Unlike last year’s, the Securities and Exchange Commission’s list of regulatory priorities for 2014 does not include consideration of how to ensure public companies provide investors with transparency about their corporate political spending. This comes despite hundreds of thousands of Americans encouraging the agency to do so.
A petition to the Securities and Exchange Commission to require more sunlight around corporate political spending garnered 643,599 public comments on the proposal to require that public companies disclose use of corporate resources for political activities to shareholders, more than 99.7 percent of which were in support of such a rule.
Since the Supreme Court’s 5 to 4 Citizens United ruling in 2010, corporations have been free to spend as much money as they want on independent expenditures in support of or opposition to political candidates. While some of these expenditures are subject to existing disclosure rules, many keep their spending hidden by funneling the money through tax-exempt groups like the U.S. Chamber of Commerce, Karl Rove’s Crossroads GPS, the Koch Brothers’ Americans for Prosperity, and Pat Boone’s 60 Plus Association. Legislation to require meaningful disclosure of who is really behind these ads has been blocked by Congressional Republicans since 2010.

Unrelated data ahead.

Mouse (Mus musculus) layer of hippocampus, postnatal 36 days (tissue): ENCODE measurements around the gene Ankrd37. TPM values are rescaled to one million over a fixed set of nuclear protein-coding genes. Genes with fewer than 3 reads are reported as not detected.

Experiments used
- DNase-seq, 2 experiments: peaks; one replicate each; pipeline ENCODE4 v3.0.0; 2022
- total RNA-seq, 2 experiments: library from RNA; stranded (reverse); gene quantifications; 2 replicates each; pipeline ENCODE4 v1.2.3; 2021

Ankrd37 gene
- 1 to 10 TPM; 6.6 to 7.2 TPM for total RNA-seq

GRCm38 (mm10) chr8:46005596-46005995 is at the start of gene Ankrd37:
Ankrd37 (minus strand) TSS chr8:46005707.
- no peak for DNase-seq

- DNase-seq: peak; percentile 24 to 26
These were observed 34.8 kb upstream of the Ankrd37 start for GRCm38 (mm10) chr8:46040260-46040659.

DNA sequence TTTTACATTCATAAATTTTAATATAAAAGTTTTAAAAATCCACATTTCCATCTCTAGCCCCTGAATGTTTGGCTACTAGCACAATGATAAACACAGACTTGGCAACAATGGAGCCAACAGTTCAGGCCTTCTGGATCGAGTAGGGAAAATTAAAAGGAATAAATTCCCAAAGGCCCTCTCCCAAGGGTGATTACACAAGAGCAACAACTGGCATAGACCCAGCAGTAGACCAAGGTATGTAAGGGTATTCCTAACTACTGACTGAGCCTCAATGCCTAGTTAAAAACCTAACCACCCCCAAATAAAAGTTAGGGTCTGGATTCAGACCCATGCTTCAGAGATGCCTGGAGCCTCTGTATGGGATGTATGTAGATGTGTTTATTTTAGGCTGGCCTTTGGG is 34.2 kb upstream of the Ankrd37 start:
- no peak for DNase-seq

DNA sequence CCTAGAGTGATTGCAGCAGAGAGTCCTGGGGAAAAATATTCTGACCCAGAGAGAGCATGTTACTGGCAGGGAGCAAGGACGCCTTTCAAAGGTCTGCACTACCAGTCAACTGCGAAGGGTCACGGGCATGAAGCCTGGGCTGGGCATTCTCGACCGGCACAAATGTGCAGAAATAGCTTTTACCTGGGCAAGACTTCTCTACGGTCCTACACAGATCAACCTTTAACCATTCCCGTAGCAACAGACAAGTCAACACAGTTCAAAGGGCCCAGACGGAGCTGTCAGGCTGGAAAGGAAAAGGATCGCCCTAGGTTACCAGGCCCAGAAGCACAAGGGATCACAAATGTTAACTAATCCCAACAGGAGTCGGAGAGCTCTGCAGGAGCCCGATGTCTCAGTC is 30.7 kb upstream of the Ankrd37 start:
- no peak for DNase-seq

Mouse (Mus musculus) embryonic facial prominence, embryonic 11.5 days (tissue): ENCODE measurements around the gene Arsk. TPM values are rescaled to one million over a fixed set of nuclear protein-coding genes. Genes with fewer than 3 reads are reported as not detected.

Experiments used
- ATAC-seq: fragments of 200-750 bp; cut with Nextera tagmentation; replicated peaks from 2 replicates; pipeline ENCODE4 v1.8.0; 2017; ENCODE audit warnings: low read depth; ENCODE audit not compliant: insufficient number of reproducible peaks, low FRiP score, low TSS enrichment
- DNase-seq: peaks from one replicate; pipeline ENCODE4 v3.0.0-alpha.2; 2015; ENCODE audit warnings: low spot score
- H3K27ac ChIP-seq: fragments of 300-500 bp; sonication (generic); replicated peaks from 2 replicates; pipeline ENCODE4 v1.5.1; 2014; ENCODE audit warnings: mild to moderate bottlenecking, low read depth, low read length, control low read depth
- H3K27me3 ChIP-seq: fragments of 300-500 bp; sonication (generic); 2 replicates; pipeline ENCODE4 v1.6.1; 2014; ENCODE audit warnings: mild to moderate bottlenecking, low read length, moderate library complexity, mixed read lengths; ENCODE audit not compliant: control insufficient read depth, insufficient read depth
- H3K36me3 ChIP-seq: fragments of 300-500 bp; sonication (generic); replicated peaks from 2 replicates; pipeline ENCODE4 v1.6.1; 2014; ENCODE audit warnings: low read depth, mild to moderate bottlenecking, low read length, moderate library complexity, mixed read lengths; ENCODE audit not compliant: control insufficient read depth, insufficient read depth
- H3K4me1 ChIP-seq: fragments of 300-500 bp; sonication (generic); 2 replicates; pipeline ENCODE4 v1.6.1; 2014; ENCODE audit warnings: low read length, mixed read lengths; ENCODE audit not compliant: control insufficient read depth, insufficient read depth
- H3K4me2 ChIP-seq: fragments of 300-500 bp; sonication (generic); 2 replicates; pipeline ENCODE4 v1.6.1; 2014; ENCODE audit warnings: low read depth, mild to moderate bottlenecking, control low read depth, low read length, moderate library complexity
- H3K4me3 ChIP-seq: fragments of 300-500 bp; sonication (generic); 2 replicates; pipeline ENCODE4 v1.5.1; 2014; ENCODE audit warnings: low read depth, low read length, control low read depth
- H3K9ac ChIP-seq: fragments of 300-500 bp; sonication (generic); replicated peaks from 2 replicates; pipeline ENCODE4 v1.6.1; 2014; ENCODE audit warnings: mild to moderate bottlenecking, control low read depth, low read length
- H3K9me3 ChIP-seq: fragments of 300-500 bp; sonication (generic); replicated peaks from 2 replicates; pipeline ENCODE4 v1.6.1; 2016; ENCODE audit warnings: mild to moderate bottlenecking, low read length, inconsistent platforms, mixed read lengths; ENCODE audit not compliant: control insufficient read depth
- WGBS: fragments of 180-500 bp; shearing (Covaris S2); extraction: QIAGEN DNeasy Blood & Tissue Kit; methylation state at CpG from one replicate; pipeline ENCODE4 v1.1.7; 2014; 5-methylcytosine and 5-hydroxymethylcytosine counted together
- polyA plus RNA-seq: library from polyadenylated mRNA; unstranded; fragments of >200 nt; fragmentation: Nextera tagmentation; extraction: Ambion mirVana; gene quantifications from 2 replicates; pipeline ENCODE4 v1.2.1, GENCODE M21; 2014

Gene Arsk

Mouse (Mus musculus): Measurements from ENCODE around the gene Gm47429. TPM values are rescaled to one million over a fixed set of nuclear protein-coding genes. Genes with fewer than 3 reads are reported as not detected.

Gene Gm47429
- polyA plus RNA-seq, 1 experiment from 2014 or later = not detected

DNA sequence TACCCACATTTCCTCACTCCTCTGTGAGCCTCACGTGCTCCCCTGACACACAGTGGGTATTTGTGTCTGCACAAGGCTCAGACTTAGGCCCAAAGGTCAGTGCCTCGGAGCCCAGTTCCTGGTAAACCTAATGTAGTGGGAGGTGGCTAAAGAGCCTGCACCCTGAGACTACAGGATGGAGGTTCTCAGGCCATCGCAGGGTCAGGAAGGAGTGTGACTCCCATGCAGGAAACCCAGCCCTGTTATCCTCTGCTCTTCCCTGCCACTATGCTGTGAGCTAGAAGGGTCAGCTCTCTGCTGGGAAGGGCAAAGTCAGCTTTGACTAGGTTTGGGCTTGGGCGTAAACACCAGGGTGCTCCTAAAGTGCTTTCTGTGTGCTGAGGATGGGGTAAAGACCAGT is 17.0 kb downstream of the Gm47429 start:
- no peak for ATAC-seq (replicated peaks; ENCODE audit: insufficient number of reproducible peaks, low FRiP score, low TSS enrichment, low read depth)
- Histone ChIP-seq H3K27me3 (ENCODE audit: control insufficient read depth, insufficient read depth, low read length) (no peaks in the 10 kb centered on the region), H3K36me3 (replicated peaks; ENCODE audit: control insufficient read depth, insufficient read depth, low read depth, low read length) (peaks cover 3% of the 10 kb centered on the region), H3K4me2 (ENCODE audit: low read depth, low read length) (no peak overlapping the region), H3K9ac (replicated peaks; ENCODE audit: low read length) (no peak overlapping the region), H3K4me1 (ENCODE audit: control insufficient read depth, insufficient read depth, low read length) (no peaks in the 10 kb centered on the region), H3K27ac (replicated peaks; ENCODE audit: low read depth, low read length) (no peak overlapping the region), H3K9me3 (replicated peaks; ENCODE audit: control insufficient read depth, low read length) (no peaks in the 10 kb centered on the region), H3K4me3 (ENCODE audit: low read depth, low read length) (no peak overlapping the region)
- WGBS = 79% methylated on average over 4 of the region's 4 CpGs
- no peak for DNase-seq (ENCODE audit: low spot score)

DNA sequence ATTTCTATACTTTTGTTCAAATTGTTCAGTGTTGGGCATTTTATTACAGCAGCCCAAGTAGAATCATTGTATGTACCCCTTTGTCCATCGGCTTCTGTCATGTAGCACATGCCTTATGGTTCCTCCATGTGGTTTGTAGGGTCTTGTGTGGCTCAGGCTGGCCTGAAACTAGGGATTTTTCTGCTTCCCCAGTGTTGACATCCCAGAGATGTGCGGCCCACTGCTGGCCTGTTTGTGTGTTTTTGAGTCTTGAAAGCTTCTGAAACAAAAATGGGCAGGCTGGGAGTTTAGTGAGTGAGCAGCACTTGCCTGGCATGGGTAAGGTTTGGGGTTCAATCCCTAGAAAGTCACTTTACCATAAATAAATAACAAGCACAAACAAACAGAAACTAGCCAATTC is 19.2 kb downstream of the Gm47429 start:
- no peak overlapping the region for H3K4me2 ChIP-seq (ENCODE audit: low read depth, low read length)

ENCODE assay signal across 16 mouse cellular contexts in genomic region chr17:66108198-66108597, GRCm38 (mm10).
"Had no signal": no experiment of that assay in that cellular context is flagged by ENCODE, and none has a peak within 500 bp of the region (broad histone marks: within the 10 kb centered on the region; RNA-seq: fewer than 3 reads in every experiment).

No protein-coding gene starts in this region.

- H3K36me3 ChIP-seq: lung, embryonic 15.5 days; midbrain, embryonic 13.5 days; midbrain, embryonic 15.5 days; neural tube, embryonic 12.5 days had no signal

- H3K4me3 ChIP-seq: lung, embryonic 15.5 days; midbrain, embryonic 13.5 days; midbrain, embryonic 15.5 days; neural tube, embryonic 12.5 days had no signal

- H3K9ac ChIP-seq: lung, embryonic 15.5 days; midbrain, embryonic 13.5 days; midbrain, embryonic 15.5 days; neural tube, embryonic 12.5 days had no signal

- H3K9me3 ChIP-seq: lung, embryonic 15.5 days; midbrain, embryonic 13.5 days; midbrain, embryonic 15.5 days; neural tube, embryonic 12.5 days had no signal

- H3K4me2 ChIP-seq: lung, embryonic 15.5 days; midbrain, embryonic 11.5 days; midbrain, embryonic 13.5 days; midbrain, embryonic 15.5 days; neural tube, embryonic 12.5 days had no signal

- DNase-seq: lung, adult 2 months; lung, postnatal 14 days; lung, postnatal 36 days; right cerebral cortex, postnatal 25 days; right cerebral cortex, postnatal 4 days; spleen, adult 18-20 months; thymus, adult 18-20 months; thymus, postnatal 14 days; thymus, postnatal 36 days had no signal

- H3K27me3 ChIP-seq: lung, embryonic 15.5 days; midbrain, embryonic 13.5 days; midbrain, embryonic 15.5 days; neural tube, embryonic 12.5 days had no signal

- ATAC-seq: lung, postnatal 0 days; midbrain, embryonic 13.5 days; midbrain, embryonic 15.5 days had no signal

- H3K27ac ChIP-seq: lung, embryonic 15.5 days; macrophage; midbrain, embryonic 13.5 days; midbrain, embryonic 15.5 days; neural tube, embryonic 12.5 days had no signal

Supporters of transparency have urged the SEC to use its rule-making authority to solve part of the problem. In 2011, ten professors of law petitioned the Commission, urging it to require public companies to disclose all significant political spending so shareholders can hold their companies accountable.
But, according to the Washington Post, while the SEC’s 2013 to-do list “signaled that it might consider formally proposing a rule to require the spending disclosures,” the item did not appear on the 2014 agenda released last week. According to the report, the SEC did not offer any explanation for the omission. The omission of this priority from its agenda does not preclude the SEC from proposing a rule in 2014.
While more than 641,800 of the comments were in support of the rule, several tax-exempt political groups that do not disclose their contributors wrote in opposition, calling the proposed rule “wholly unsupportable as a matter of policy,” “far outside the Commission’s legal authority,” and “plainly” in violation the First Amendment. These opponents included the U.S. Chamber of Commerce, the 60 Plus Association, the National Association of Manufacturers.